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  1. Free, publicly-accessible full text available March 10, 2023
  2. Free, publicly-accessible full text available January 13, 2023
  3. Since green fluorescent protein (GFP) has revolutionized molecular and cellular biology for about three decades, there has been a keen interest in understanding, designing, and controlling the fluorescence properties of GFP chromophore ( i.e. , HBDI) derivatives from the protein matrix to solution. Amongst these cross-disciplinary efforts, the elucidation of excited-state dynamics of HBDI derivatives holds the key to correlating the light-induced processes and fluorescence quantum yield (FQY). Herein, we implement steady-state electronic spectroscopy, femtosecond transient absorption (fs-TA), femtosecond stimulated Raman spectroscopy (FSRS), and quantum calculations to study a series of mono- and dihalogenated HBDI derivatives (X = F, Cl, Br, 2F, 2Cl, and 2Br) in basic aqueous solution, gaining new insights into the photophysical reaction coordinates. In the excited state, the halogenated “floppy” chromophores exhibit an anti-heavy atom effect, reflected by strong correlations between FQY vs. Franck–Condon energy ( E FC ) or Stokes shift, and k nr vs. E FC , as well as a swift bifurcation into the I-ring (major) and P-ring (minor) twisting motions. In the ground state, both ring-twisting motions become more susceptible to sterics and exhibit spectral signatures from the halogen-dependent hot ground-state absorption band decay in TA data. We envision this type ofmore »systematic analysis of the halogenated HBDI derivatives to provide guiding principles for the site-specific modification of GFP chromophores, and expand design space for brighter and potentially photoswitchable organic chemical probes in aqueous solution with discernible spectral signatures throughout the photocycle.« less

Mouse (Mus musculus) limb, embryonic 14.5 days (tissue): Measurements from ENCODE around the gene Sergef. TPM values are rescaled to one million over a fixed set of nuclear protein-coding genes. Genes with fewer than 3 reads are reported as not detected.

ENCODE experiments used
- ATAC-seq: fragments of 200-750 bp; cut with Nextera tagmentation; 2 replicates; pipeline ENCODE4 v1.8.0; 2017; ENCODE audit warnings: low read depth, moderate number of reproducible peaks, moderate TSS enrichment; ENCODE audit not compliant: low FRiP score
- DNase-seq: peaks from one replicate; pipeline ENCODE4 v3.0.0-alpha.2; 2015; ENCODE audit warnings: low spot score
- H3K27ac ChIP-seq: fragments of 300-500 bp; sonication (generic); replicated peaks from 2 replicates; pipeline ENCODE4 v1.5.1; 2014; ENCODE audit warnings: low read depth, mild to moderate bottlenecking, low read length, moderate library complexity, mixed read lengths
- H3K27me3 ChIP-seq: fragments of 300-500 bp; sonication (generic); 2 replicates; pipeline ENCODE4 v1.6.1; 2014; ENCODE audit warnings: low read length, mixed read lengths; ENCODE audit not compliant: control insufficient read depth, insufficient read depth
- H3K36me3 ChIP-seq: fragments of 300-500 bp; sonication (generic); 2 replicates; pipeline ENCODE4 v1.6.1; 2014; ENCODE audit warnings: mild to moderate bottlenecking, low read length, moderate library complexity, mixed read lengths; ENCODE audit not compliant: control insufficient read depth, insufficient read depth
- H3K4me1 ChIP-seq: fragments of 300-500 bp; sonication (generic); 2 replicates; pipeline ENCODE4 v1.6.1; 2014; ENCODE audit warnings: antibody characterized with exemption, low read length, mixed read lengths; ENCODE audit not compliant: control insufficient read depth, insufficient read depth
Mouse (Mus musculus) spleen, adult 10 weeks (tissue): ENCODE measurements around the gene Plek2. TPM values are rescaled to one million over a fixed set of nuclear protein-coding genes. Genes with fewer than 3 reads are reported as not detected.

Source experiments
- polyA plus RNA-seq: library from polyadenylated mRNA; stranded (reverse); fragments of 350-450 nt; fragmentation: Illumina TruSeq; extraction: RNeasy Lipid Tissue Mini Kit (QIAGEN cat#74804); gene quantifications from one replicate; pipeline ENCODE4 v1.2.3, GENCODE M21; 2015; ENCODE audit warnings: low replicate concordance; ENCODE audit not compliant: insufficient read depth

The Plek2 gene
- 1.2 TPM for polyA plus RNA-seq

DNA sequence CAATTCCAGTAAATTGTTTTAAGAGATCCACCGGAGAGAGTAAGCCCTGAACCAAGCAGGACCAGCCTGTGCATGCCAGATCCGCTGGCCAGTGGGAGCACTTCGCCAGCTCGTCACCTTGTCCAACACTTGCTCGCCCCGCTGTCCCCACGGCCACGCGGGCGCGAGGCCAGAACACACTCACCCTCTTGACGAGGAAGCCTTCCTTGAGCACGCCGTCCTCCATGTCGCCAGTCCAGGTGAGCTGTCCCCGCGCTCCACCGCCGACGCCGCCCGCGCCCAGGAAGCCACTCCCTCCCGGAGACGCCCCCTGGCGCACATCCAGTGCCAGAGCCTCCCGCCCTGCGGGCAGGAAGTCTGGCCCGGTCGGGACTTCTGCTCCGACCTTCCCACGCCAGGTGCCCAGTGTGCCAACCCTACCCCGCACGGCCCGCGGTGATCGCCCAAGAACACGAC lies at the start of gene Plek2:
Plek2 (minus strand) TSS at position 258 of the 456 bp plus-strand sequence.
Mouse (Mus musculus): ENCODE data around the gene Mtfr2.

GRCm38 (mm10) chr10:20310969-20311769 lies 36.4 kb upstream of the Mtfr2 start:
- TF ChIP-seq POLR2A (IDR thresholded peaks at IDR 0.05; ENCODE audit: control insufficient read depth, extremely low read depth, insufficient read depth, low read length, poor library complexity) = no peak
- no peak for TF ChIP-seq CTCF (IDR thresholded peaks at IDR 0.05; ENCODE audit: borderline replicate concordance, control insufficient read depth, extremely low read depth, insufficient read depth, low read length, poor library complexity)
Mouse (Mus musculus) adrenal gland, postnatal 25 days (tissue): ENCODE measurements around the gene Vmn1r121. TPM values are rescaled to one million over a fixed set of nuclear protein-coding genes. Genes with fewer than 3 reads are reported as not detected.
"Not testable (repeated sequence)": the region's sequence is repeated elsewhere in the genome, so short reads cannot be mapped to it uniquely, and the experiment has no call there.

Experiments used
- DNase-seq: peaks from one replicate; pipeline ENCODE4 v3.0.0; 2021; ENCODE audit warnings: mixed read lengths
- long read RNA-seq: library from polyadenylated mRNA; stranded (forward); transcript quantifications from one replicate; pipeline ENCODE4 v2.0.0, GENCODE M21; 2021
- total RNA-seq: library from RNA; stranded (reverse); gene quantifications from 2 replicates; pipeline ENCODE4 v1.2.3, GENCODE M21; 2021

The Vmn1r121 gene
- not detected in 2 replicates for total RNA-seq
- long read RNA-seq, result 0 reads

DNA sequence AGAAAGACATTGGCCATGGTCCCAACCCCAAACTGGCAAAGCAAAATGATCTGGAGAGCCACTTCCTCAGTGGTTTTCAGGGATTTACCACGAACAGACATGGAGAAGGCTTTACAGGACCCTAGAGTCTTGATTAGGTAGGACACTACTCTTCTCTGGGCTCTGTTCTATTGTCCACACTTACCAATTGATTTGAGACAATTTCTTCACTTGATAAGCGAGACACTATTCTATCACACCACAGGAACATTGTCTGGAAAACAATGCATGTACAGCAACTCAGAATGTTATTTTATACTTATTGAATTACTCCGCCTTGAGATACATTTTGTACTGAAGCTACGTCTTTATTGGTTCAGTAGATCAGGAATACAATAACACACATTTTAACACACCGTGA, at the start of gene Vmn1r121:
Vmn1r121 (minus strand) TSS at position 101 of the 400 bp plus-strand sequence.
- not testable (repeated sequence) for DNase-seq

4. Cyanobacteriochromes (CBCRs) are promising optogenetic tools for their diverse absorption properties with a single compact cofactor-binding domain. We previously uncovered the ultrafast reversible photoswitching dynamics of a red/green photoreceptor AnPixJg2, which binds phycocyanobilin (PCB) that is unavailable in mammalian cells. Biliverdin (BV) is a mammalian cofactor with a similar structure to PCB but exhibits redder absorption. To improve the AnPixJg2 feasibility in mammalian applications, AnPixJg2_BV4 with only four mutations has been engineered to incorporate BV. Herein, we implemented femtosecond transient absorption (fs-TA) and ground state femtosecond stimulated Raman spectroscopy (GS-FSRS) to uncover transient electronic dynamics on molecular time scales and key structural motions responsible for the photoconversion of AnPixJg2_BV4 with PCB (Bpcb) and BV (Bbv) cofactors in comparison with the parent AnPixJg2 (Apcb). Bpcb adopts the same photoconversion scheme as Apcb, while BV4 mutations create a less bulky environment around the cofactor D ring that promotes a faster twist. The engineered Bbv employs a reversible clockwise/counterclockwise photoswitching that requires a two-step twist on ~5 and 35 picosecond (ps) time scales. The primary forward Pfr → Po transition displays equal amplitude weights between the two processes before reaching a conical intersection. In contrast, the primary reverse Po → Pfr transition showsmore »a 2:1 weight ratio of the ~35 ps over 5 ps component, implying notable changes to the D-ring-twisting pathway. Moreover, we performed pre-resonance GS-FSRS and quantum calculations to identify the Bbv vibrational marker bands at ~659,797, and 1225 cm−1. These modes reveal a stronger H-bonding network around the BV cofactor A ring with BV4 mutations, corroborating the D-ring-dominant reversible photoswitching pathway in the excited state. Implementation of BV4 mutations in other PCB-binding GAF domains like AnPixJg4, AM1_1870g3, and NpF2164g5 could promote similar efficient reversible photoswitching for more directional bioimaging and optogenetic applications, and inspire other bioengineering advances.« less